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Back in your car again, follow the road northwest, down the hill to the Hall of The Crucifixion- Resurrection (see the map).
Inside, you will discover a modern theatre that presents hourly exhibitions of the colossal painting called "The Crucifixion." In fact, the Hall was built expressly to house and display this work of art. The world's largest religious painting, "The Crucifixion" measures 195 feet long and 45 feet high.
As you might well imagine, Forest Lawn isn't content to simply draw back the curtain. Instead, there is a 20-minute multimedia show, in which the complex landscape of the painting is revealed bit-by-bit, via spotlights accenting the various biblical characters on the elaborately-detailed canvas, a show replete with narration, music, and light & sound effects, telling the Biblical story of Christ's final hours.
Upon leaving the theatre, turn to your right,
and you will enter the unusual Forest Lawn Museum, which
houses an eclectic (one might say eccentric) collection of items, ranging
from religious paintings and a complete collection of biblical coins, to
Old West Remington bronzes, lavish reproductions of the British crown jewels,
full-size suits of armor, and a giant, stone idol head (named Henry) from Easter Island!
On the steep lawn above the "Wee Kirk o' the Heather" chapel (see a photo), in space 2, lot 8, you'll find the grave of beloved actor Jimmy Stewart (1908-1997), star of "It's A Wonderful Life," "Mr. Smith Goes to Washington" and "The Philadelphia Story." (See a map of the grounds.)
Don't try to hike up this grassy slope (unless you want a heart attack) - instead, get in your car and drive up the road to the top of this hill, and park where you see a large monument called "Protection," featuring a black statue of an archer (a man with a bow & arrow), and bearing the name "Taylor."
Walk over to this monument and stand right in front of the man's bow, as if he were aiming at you. Now turn around and face the opposite direction. Walk six rows ahead (away from the Taylor statue). Jimmy Stewart's lawn grave (a fairly simple marker) is in this sixth row, just three spaces to the right (towards the road).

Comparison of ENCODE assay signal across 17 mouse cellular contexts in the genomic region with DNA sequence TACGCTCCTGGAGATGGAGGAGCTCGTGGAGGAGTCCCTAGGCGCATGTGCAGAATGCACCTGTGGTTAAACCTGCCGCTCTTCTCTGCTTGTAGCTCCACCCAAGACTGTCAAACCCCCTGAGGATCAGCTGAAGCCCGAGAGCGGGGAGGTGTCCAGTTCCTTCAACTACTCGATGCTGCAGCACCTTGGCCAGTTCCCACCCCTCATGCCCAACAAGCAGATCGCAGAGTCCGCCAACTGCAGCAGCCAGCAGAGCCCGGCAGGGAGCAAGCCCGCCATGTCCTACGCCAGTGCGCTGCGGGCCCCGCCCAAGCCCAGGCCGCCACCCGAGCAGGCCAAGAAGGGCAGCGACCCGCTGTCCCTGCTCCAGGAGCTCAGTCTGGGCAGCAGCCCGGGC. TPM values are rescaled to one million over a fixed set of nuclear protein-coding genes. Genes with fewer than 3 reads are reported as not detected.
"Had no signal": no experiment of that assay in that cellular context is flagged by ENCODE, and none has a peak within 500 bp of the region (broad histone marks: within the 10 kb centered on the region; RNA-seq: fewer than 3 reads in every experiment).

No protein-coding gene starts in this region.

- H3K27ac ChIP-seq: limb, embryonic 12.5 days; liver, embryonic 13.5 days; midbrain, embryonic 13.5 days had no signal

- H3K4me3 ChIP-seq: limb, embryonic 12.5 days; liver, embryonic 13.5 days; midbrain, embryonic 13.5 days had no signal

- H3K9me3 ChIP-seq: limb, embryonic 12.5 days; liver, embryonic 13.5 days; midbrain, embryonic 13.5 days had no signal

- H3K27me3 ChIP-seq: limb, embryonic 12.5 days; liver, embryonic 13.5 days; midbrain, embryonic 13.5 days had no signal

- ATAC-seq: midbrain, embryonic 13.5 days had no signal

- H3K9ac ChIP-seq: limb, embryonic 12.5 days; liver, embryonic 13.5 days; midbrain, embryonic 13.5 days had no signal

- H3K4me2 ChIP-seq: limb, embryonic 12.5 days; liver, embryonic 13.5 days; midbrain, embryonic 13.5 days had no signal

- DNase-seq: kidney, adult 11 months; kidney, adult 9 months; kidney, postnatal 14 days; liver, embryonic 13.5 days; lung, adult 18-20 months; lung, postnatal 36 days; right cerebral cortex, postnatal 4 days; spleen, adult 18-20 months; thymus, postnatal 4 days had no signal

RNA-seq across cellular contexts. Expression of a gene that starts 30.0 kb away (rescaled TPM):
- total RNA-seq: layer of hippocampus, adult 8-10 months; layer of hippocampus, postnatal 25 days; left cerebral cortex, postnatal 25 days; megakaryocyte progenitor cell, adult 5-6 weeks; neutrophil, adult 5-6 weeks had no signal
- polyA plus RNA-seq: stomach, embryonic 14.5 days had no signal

Jimmy will always be remembered for films like "Harvey," "Rear Window," "The Spirit of St. Louis," "Vertigo," "Anatomy of a Murder," "Magic Town," "The Greatest Show on Earth," "The Shop Around the Corner" and "How the West Was Won."
But Jimmy was not just a celluloid hero. Enlisting
as an Army Air Force pilot in World War II, he was assigned to a safe job
as an instructor in the States, but bravely insisted on combat duty instead.
He was sent to England, where he led 20 bombing raids against the Nazis,
including a 1,000 plane raid on Berlin. He was twice awarded the Distinguished
Flying Cross, rising from private to colonel in just four years.
Robert Young (1908-1997), the beloved 'Jim Anderson' on "Father Knows Best," and later the wise "Doctor Welby M.D.," is buried far away, up in the Graceland section, 5905, space 3.
It is not an easy grave to find. (Click here to see a map of the grounds). As you drive along the southwest side of the huge Graceland section, near the intersection where the Sunrise Slope, Vesperland and Graceland sections meet, you'll see a white statue of a woman wrapped in a robe, with a small child. (See the photo to the left.)
Robert Young's grave is on that (northeast) side of the street. From the statue, note that there are trees located along the curb on the same side as the statue.
Park next to the third tree to the right (southeast) of the statue.
Now (if you're in good enough health), climb up the grassy slope. Continue past one smaller tree as you make your way up the hillside, and pause at the second (larger) tree up (the third, if you count the tree by the curb). Mr. Young's simple lawn marker is located about nine spaces up in the same row as that second, large tree.